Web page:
'Sally4Ever' is proof the future of comedy is dark and cringe-worthy: 5 shows to date to prepare you for what's coming next
As it is apparent now that the fate of comedy is headed towards dark, twisted realities of pain and laughter, let us look at the five best cringe-comedy series to date
The two episodes of British-import dark comedy 'Sally4Ever' that has aired so far on HBO has been enough to determine the evolution of what we call cringe-comedy and how this, the latest of Julia Davis' creation, has struck baffling new limits to the genre and pushed the boundaries of what's okay on TV and what is not.
If you are following the new 'love it' or 'hate it' show, chances are you are no stranger to cringe-comedy and you enjoy the discomfort the show offers. However, it may be a just too much for beginners, who have not yet had a dose of British humor, especially Julia Davis'.
Given the raving reviews for 'Sally4Ever,' I cannot help but wonder about the significance of dark comedy today and why it's becoming more and more relevant. Gone are the days of punchlines and funny puns, it's now about how tense and awkward the situation is. That, seemingly brings out the best laughter in us.
As it is apparent now that the fate of comedy is headed towards dark, twisted realities of pain and laughter, let us look at the five best cringe-comedy series to date to make America ready for what else is to come.
1. Curb Your Enthusiasm
'Seinfeld' creator Larry David returned with the ninth season of 'Curb Your Enthusiasm' last year after a six-year hiatus only to cause even more discomfort to fans and they totally loved it!
For eight seasons between 2000 and 2011, David, who played a fictionalized version of himself, earned an irreplaceable spot and a huge fan-following, as a character so cringe-worthy, he commits transgressions stumbling through one faux-pas after another. Even as he returned after a long absence, this has prevailed. David's comic awkwardness stems from the fact that he misunderstands social situations which ends up putting him at odds with just about every person he interacts with.
2. The Office
Ricky Gervais cited 'The Larry Sanders Show' as an influence to yet another genre defying cringe-comedy. The groundbreaking BBC series about a soul-deadening paper company, got its own American version. In the British edition, Gervais plays the narcissistic and delusional boss, David Brent, a general manager of Wernham Hogg paper merchants.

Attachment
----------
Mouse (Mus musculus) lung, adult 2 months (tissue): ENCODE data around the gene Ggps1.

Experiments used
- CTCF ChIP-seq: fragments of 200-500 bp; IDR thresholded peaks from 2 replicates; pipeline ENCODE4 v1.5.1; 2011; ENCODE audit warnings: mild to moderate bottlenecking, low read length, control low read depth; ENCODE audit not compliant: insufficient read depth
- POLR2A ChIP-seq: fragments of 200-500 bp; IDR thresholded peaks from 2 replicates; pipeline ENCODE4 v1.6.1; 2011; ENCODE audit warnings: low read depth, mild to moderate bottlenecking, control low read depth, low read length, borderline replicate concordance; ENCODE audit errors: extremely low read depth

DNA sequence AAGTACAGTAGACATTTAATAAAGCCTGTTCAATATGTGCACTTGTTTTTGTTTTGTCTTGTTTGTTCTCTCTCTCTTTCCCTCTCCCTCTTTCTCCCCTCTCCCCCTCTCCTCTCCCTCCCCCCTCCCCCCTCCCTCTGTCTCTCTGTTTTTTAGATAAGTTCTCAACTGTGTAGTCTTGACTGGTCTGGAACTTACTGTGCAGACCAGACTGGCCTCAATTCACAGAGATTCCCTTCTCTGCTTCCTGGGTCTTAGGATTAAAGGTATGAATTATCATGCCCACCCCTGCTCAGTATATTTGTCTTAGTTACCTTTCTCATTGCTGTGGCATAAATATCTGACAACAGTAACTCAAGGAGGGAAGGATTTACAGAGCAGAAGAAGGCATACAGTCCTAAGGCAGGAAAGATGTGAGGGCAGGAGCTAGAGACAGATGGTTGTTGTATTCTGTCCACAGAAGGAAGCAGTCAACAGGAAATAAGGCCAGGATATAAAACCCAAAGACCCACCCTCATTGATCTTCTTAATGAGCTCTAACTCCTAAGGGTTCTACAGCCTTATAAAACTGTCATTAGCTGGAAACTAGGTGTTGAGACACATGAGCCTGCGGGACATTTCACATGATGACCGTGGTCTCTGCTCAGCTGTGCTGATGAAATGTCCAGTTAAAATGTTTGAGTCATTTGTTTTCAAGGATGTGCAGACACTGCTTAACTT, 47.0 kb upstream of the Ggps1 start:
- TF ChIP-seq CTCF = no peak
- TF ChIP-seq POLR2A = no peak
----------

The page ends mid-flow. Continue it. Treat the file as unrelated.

The cynical show centers around an uncomfortable work environment with Brent's dysfunctional staff as they come across both as endearing and agonizing. This refreshing mockumentary, has interview segments that give us insight into the characters’ thoughts and feelings, heightening the cringe in the cringe-comedy genre.
Rely on Louis C.K. to channel awkward situations naturally. As a forty-something divorced father, Louie tries to navigate his professional and personal life with little social nuance, but also ensures to take the character into extreme, bizarre situations that become funny simply because he is in them.
Ridiculous and relatable, there are scenes that aren’t even supposed to be funny because let's face it, he is a single stand-up comedian, shouldered with the responsibility to raise his two daughters in New York City. The series will make you roar with laughter for being so deeply dark and wrong.
4. Da Ali G Show
Sacha Baron Cohen may have won an Oscar nomination for 'Borat,' but Ali G was created to be immortalized in the cringe-comedy series that trolled unsuspecting celebrities, journalists and political figures. Cohen's alter ego as a suburban white man who is too fond of black culture, somehow managed to convince his subjects to sit down with him as he posed rather inappropriate questions, making himself look ridiculous, but also putting his guests in a tough spot.
It is a hell of a ride to see the reaction of his guests as they wonder if they should take him seriously, answer his outrageous questions or just walk away. The show received backlash from those who were trolled and controversy raged on, but fans loved it and cringe-comedy was revolutionized.
5. The Eric Andre Show
2012 was the year late-night shows started making parodies of low-budget, public-access programs, relying heavily on obscurity, thanks to The Eric Andre Show. As one of the most bizarre series on television, the episodes revolved around celebrities being subjected to a extremely awkward interviews and the occasional prank, along with 'on the street' segments. The humor of the show bordered on dark and mean spirited with Hannibal Buress working alongside Andre as his sidekick.